We don't know exactly what causes cervical cancer, but certain risk factors are believed to have an effect. Medical history and lifestyle - especially sexual habits - play a role in a woman's chances of developing cervical cancer.
The most significant risk factors are:
* Human papillomavirus (HPV)
* Sexual history
Human Papilloma Virus (HPV)
Human papillomavirus (HPV) is a virus that can infect:
* The genital tract
* The external genitals
* The area around the anus
HPV has nothing to do with HIV, the virus that causes AIDS. There are 46 genetic types of HPV, but not all are dangerous. Only certain types of HPV, which can be transmitted from one person to another during sexual contact, increase the risk of cell dysplasia (abnormal cell growth) and/or progression to cervical cancer.
The HPV types that produce genital warts (lesions that are raised and bumpy, or flat and almost impossible to see) are different from those that cause cervical cancer. However, women who have a history of genital warts have almost twice the risk of an abnormal Pap smear as other women.
A woman has a higher-than-average risk of developing cervical if she:
* Has had multiple sexual partners
* Began having sexual relations before the age of 18
* Has a partner who has had sexual contact with a woman with cervical cancer
Other Risk Factors
It is probable that other factors contribute to cervical cancer, such as:
* Poverty. Women who are poor may not have access to medical services that detect and treat precancerous Having the potential to become malignant (cancerous). cervical conditions. When such women develop cervical cancer, the disease usually remains undiagnosed and untreated until it has spread to other parts of the body. Women who are poor are often undernourished, and poor nutrition can also increase cervical cancer risk.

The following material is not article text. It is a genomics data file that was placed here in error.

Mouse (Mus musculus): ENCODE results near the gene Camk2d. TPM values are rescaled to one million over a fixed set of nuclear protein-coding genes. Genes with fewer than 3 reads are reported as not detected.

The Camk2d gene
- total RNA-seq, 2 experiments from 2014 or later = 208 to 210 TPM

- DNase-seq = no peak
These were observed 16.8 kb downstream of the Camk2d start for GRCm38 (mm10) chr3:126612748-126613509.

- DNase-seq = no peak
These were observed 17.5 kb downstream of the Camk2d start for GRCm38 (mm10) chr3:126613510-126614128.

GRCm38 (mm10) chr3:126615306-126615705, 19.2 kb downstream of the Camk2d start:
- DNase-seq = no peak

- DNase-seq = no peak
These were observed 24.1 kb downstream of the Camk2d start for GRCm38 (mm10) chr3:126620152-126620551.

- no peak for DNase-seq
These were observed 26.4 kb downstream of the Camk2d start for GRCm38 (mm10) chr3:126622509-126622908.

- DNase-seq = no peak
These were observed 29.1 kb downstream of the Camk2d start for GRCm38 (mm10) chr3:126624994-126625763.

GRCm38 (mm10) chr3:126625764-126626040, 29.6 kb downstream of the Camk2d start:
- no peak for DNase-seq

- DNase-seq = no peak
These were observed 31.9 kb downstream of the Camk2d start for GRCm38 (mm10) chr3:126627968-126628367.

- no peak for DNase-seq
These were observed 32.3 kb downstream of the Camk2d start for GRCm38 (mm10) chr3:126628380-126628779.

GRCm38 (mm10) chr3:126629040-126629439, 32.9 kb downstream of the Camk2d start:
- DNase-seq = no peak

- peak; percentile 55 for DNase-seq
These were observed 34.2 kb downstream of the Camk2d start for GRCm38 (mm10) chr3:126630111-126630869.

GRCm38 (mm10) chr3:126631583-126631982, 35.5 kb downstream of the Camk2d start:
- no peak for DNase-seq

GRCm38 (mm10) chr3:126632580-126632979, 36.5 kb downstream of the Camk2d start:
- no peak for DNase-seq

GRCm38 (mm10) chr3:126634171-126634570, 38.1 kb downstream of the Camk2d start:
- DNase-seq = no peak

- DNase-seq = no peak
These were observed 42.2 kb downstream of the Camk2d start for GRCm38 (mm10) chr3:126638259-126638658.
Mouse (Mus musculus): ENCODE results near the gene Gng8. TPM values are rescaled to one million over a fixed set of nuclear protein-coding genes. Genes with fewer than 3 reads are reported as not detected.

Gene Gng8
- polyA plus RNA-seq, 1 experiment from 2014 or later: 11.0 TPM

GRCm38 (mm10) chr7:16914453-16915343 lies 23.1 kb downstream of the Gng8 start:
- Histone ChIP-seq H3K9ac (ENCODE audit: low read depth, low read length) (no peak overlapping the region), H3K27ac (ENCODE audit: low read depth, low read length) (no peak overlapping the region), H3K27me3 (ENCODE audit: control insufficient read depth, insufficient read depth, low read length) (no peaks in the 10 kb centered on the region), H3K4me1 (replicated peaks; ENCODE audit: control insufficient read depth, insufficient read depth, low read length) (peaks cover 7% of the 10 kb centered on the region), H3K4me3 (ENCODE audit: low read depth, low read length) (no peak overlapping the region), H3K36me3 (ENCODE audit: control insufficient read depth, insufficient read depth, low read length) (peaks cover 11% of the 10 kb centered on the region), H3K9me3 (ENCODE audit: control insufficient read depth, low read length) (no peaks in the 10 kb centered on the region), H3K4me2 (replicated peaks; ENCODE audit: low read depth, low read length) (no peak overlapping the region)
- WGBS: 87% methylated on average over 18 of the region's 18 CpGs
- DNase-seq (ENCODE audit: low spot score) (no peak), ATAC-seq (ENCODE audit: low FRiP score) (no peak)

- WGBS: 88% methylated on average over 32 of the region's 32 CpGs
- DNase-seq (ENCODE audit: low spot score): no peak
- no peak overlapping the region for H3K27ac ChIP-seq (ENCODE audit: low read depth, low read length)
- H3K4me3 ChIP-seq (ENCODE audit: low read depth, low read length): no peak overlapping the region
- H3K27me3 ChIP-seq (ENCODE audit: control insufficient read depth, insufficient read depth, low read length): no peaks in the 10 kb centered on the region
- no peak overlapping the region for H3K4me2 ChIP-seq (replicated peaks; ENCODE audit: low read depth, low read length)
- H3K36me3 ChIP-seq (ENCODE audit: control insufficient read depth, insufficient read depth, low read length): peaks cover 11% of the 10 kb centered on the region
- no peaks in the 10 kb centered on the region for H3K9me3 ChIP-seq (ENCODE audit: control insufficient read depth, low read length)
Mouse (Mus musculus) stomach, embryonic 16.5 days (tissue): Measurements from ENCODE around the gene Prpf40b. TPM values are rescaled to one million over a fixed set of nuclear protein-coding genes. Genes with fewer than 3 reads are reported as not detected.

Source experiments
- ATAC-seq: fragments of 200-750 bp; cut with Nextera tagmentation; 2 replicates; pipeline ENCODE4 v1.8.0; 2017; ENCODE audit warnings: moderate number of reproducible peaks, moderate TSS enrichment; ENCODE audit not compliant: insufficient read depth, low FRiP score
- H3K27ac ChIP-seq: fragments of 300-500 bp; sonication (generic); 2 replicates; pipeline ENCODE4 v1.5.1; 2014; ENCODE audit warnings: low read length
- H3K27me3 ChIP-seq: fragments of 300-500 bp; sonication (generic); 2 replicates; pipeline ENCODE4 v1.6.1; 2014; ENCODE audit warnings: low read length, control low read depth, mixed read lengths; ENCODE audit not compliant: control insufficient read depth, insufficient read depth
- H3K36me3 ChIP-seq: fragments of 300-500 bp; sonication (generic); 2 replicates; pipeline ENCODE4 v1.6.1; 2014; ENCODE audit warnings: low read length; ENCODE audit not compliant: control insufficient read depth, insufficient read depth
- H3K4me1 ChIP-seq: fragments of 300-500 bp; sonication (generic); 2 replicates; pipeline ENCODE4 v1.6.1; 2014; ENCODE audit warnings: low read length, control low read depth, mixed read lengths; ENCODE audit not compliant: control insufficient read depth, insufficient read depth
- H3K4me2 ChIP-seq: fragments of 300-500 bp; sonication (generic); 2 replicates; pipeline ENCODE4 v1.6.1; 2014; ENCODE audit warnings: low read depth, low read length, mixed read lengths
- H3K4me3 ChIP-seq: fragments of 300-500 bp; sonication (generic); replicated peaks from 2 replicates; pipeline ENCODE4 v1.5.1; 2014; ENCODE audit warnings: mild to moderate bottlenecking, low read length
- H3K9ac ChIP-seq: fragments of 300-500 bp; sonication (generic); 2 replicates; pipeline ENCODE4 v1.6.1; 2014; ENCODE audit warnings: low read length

* Pap test The Papanicolau test; a test that detects abnormalities in the cells of the female genital tract. The test is performed by a health care provider, who uses a small brush or swab to brush along the cervix in order to obtain a sample of cells, which are then studied under a microscope. history. Not having regular Pap tests increases the chance of unrecognized cervical cancer. Between 60% and 80% of women with newly diagnosed cervical cancer have not had a Pap test in at least five years.
* Tobacco use. Women who smoke are about twice as likely to develop cervical cancer as women who do not. The more a woman smokes - and the longer she has been smoking - the greater the risk.
* Eating habits. A diet that doesn't include ample amounts of fruits and vegetables can increase a woman's risk of developing cervical cancer.
* Weakened immune system. A woman whose immune system is weakened has a higher-than-average risk of developing cervical lesions that can become cancerous. This includes women who are HIV-positive (infected with the virus that causes AIDS). It also includes women who have received organ transplants and must take drugs to suppress the immune system so that the body won't reject the new organ.
Learning about the causes and symptoms of Cervical Cancer is very helpful for patient in treating Cervical Cancer.
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